Who Poisoned the President’s Meal?
Who Poisoned the President’s Meal?
One of my Lebanese friends and a reader of Asharq Al-Awsat has blamed me. He said: “You go to Berlin to write about the situation of Ukrainian and Syrian refugees. Do you think our conditions are better than theirs? Haven’t you been told that cancer medicines are lacking? That the number of those searching the bins to fill their empty stomach is increasing daily… That the Lebanese jumped into the death boats and lost their bodies off their homeland… That homes are almost void of young people… And that humiliation is every day’s meal, as the loaf of bread has become beyond reach?”
He added: “The zaatar man’oucheh is sold for LBP20,000, and the falafel sandwich for LBP40,000. A kilo of tomatoes costs LBP40,000. The minimum wage is equivalent to the price of four gasoline tanks and four kilograms of meat.”
He continued: “They plundered the citizens’ deposits. They plunged the country into darkness. They destroyed the university, the bank and the hospital. Ukrainians have a Western embrace that will rebuild their country. They have Zelensky, who raises his voice and scolds the conscience of the world. We have no one to defend us. Our institutions are vacant, even if men and consultants move in. I advise you to visit the country. The visit may be a farewell, because Lebanon can end before the expiration of Michel Aoun’s era.”
In the fall of 2016, the Lebanese Parliament elected General Aoun as President of the Republic. The election was a kind of endorsement of a coup represented in imposing a long vacuum in the presidential palace and stipulating that only Aoun be elected to fill this vacuum.
Back then, my Lebanese friend was somehow optimistic. He believed that Hezbollah, which brought Aoun to the presidency, would not let his major Christian ally fail. He expected that the first year of the new era would witness the birth of a “defense strategy” that would restore the image of the state, its security and constitutional institutions. He also hoped that the party would offer a precious gift to Aoun by refraining from using Beirut as a platform to support the open Iranian coup in the region. My friend was confident that Aoun deserved such gifts, in light of the stance he took over the series of assassinations, the siege of the Grand Serail, and the events of May 7.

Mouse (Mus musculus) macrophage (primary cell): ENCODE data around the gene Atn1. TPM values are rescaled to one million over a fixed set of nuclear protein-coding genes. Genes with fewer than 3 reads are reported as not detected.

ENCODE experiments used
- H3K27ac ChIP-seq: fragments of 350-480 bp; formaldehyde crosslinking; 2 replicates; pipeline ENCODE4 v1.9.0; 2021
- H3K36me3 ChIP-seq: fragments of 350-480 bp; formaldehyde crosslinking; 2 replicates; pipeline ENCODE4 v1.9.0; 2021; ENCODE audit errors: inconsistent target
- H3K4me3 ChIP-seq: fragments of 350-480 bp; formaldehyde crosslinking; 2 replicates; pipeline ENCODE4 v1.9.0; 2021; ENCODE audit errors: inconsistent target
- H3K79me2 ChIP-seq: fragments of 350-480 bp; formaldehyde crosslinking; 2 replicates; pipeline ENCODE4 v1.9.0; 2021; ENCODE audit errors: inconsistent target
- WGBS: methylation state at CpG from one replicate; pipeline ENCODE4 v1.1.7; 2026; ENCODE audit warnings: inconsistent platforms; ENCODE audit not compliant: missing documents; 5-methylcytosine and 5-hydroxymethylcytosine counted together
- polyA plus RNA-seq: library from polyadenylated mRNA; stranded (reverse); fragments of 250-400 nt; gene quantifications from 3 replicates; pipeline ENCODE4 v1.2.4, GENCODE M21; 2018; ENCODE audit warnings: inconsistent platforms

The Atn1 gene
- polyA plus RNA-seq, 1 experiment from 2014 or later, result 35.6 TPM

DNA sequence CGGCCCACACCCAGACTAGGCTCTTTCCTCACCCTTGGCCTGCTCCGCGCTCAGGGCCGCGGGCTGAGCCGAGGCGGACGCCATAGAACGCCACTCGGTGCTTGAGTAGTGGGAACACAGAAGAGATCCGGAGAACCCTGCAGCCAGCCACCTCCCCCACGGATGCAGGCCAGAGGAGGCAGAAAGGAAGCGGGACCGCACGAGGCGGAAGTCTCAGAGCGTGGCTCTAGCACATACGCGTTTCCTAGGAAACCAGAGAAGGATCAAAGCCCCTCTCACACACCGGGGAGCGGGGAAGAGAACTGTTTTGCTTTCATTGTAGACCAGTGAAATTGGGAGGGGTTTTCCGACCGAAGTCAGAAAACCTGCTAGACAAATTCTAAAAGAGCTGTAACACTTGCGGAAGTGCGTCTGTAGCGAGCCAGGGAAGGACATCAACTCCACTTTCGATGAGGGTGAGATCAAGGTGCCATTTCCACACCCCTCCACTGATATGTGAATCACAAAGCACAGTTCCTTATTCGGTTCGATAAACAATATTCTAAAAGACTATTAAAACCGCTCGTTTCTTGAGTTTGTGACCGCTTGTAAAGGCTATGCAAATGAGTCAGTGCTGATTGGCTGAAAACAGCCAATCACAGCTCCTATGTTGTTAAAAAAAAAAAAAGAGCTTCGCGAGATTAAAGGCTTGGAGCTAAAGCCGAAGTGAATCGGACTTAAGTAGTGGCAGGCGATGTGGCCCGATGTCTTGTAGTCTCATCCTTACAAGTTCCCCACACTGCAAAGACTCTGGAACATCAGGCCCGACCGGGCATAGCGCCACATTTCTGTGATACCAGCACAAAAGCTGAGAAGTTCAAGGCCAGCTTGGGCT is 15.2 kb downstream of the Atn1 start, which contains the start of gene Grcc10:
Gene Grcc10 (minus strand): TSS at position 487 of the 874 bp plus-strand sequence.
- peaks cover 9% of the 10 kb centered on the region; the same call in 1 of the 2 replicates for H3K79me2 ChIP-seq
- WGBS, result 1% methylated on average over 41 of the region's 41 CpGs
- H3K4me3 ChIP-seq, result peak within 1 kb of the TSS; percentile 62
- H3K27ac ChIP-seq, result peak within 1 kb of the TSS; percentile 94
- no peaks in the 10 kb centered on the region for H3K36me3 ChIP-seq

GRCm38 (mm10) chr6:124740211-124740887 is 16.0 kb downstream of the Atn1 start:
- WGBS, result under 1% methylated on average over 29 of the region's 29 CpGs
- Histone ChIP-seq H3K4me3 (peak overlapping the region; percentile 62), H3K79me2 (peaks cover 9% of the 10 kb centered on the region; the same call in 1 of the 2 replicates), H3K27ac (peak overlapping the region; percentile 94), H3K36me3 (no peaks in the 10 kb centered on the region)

But Aoun’s tenure has almost elapsed without receiving the gifts that could have saved the country from the “great collapse.” I was not as optimistic as my friend, but I wished for the general’s success in the palace.
The truth is that Aoun’s story is long, thorny and painful. His popularity cannot be denied, and his ability to be harsh and offending cannot be overlooked. He was an officer who despised weak legitimacy, and concealed a coup under his olive green uniform. He trained in the barracks on the illusion of the savior and the disrespect of the civilians and the “pie eaters”. Like all Maronite politicians and generals, he was afflicted with the “curse of the palace.”
The long stay in exile deepened Aoun’s feeling that the palace was being stolen from him. He felt it was taken from him when President Elias Hrawi’s was elected and his residency was further extended. It was also stolen when it was given to General Emile Lahoud. When Rafik Hariri’s remains were scattered, the general returned from exile, and the symptoms of the savior and “the curse of the palace” augmented.